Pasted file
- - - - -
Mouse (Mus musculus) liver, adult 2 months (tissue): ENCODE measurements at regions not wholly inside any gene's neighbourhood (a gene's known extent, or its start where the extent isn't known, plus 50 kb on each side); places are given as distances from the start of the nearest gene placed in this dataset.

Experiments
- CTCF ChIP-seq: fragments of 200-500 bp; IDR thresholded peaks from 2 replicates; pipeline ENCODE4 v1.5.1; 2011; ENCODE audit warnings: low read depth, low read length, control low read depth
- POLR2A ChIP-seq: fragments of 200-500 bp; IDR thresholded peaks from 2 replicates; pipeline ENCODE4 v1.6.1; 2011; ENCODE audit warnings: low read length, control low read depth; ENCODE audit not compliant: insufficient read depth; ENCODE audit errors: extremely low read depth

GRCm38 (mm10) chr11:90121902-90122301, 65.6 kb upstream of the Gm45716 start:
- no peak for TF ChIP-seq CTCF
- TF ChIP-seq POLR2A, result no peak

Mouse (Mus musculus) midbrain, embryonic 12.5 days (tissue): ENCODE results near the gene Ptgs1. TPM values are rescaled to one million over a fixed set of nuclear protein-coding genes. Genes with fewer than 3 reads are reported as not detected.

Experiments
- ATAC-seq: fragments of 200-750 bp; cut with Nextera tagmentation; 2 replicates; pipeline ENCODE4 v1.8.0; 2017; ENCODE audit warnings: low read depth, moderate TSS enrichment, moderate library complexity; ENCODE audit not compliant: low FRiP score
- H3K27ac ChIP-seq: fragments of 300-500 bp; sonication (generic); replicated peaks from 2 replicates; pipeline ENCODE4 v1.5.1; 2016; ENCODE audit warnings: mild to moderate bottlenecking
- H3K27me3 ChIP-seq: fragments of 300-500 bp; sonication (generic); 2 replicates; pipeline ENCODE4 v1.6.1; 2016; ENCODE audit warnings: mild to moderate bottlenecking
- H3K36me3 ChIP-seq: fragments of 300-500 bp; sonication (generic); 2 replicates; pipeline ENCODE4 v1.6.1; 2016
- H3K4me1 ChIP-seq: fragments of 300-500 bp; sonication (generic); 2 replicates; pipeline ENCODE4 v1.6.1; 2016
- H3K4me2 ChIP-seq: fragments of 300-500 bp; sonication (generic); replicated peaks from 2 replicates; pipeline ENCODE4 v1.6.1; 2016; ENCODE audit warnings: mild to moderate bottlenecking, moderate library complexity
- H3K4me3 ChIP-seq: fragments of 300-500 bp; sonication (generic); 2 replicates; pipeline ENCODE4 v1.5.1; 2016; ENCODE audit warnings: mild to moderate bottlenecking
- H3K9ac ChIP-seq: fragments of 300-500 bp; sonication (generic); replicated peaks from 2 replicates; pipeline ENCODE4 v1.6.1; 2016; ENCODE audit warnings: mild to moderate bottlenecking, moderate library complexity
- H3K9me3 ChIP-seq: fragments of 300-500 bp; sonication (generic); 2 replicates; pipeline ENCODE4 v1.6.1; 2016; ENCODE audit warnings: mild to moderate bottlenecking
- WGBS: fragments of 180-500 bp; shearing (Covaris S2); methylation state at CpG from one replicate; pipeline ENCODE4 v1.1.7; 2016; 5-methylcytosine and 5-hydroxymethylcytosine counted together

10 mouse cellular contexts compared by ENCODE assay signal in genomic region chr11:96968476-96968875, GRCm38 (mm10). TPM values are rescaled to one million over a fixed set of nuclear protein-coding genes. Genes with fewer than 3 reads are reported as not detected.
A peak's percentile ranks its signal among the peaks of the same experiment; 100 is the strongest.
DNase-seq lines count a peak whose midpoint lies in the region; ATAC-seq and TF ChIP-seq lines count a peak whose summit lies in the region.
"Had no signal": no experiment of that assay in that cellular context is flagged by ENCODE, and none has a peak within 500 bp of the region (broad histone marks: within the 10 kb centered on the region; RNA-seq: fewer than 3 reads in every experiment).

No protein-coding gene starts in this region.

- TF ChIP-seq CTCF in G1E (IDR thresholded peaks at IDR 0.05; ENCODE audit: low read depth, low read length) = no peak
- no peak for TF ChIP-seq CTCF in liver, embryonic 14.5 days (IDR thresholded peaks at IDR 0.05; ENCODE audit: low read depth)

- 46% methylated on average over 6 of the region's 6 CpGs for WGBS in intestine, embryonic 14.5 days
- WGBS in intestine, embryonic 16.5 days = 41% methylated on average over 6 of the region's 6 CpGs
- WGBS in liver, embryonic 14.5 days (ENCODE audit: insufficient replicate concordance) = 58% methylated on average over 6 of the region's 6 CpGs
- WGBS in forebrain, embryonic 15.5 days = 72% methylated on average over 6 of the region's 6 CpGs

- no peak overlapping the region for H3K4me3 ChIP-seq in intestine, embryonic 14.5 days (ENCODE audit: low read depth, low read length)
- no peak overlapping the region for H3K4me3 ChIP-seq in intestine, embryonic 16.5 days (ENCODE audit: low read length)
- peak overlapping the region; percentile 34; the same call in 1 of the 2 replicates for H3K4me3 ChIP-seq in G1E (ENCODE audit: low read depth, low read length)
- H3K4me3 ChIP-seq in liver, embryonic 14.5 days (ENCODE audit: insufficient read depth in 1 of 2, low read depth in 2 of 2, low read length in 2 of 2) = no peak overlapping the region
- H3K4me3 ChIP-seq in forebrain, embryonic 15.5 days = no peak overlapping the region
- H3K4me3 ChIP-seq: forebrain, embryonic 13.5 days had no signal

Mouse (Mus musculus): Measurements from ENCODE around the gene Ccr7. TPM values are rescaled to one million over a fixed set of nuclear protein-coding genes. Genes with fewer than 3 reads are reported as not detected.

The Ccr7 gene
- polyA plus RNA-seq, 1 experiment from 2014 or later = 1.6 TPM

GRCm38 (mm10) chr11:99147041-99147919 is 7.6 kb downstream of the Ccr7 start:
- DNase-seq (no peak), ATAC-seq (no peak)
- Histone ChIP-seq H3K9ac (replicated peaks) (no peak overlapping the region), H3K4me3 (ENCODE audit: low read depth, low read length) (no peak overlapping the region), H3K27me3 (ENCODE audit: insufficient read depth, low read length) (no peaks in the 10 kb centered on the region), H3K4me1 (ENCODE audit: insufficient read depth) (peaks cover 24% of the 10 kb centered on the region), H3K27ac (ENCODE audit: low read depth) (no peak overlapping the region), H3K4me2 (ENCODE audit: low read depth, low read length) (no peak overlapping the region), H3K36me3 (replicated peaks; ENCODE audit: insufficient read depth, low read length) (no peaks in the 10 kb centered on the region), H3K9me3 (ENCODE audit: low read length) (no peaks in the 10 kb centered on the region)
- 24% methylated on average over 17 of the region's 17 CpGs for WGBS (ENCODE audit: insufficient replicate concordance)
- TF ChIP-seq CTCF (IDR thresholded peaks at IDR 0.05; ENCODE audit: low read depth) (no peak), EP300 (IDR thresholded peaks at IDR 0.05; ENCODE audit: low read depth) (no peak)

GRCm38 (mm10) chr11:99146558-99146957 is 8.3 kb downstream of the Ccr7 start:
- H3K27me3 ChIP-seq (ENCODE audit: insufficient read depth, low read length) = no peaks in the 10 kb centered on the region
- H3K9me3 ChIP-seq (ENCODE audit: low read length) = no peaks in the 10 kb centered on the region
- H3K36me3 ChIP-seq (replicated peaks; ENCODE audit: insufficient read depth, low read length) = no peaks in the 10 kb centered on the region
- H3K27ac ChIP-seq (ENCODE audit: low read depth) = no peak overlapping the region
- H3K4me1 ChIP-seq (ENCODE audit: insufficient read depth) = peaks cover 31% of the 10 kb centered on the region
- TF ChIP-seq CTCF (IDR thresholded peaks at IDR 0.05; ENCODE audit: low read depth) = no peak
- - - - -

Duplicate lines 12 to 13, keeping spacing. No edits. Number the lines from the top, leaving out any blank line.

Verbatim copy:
- H3K27me3 ChIP-seq: fragments of 300-500 bp; sonication (generic); 2 replicates; pipeline ENCODE4 v1.6.1; 2016; ENCODE audit warnings: mild to moderate bottlenecking
- H3K36me3 ChIP-seq: fragments of 300-500 bp; sonication (generic); 2 replicates; pipeline ENCODE4 v1.6.1; 2016